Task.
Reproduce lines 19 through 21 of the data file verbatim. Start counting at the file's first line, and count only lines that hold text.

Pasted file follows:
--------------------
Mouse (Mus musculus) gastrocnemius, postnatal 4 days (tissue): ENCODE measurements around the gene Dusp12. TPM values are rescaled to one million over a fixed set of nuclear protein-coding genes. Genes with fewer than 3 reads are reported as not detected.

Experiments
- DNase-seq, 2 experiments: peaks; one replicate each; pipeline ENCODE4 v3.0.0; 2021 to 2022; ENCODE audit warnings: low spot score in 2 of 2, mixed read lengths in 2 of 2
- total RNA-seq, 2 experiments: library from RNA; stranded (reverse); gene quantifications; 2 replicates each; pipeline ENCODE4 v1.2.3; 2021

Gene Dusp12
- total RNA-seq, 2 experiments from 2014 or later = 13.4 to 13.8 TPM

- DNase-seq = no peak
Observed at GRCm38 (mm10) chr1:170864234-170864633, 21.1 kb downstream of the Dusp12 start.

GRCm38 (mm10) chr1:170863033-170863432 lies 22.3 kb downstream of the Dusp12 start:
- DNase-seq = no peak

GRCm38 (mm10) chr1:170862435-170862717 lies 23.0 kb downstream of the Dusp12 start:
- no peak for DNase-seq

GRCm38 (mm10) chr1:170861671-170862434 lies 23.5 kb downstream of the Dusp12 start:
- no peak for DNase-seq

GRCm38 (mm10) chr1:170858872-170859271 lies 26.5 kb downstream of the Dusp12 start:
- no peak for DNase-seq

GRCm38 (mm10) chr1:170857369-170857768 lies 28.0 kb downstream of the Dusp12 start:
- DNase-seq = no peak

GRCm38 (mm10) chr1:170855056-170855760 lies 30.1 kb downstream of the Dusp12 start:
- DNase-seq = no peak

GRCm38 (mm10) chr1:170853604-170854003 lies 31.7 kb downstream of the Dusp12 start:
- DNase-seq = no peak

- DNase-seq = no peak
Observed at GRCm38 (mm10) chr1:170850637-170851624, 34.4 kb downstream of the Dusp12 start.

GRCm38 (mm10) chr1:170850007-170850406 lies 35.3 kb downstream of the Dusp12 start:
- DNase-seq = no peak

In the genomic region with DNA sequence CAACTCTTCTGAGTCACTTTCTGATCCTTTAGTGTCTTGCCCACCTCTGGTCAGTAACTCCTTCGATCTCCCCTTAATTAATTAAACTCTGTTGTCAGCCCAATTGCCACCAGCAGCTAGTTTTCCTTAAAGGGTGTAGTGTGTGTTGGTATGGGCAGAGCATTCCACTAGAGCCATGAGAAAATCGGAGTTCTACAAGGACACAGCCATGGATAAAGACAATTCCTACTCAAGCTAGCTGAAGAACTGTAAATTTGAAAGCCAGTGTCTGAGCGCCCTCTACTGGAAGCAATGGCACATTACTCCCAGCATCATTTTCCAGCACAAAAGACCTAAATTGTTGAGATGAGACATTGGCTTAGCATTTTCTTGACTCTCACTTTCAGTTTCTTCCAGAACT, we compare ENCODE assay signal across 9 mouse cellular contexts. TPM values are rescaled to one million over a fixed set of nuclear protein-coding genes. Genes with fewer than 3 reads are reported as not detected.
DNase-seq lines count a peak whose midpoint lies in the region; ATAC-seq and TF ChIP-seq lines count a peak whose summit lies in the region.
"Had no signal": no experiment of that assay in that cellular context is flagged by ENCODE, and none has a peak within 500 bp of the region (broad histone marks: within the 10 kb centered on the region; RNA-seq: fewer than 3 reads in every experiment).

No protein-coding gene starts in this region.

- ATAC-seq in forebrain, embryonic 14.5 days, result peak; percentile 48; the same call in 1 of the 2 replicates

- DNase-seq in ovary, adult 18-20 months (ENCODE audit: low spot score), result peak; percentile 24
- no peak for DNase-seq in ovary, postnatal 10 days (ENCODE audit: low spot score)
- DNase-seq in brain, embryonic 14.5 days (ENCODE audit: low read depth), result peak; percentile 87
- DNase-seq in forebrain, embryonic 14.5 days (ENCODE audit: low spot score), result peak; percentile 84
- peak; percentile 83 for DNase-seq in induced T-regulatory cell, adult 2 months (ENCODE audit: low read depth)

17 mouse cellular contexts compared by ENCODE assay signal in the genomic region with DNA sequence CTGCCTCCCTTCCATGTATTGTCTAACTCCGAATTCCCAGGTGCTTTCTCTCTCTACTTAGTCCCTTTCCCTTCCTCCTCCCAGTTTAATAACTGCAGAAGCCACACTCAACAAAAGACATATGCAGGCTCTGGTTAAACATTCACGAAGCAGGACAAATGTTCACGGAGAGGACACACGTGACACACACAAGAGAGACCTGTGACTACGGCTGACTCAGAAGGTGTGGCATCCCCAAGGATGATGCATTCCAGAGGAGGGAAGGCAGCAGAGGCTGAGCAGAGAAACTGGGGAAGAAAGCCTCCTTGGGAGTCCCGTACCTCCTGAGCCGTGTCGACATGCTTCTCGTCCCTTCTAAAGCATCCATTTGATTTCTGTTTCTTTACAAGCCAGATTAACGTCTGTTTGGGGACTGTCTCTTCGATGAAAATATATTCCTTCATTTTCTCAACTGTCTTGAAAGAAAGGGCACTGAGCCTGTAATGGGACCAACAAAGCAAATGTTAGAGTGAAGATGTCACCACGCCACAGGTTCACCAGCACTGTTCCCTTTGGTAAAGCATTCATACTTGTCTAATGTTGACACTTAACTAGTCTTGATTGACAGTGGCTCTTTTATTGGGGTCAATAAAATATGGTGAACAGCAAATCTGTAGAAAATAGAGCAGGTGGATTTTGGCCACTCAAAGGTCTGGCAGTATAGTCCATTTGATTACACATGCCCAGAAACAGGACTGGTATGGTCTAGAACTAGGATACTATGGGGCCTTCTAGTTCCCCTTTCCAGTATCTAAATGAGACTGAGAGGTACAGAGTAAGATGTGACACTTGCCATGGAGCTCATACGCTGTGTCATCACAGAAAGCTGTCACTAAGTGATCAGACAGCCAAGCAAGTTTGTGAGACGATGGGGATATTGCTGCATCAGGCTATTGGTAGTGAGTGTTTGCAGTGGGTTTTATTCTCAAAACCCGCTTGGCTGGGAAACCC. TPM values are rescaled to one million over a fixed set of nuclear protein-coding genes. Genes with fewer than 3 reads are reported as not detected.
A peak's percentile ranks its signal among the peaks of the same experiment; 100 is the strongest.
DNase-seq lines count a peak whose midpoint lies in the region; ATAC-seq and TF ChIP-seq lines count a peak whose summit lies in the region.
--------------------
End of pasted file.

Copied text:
GRCm38 (mm10) chr1:170855056-170855760 lies 30.1 kb downstream of the Dusp12 start:
- DNase-seq = no peak

GRCm38 (mm10) chr1:170853604-170854003 lies 31.7 kb downstream of the Dusp12 start: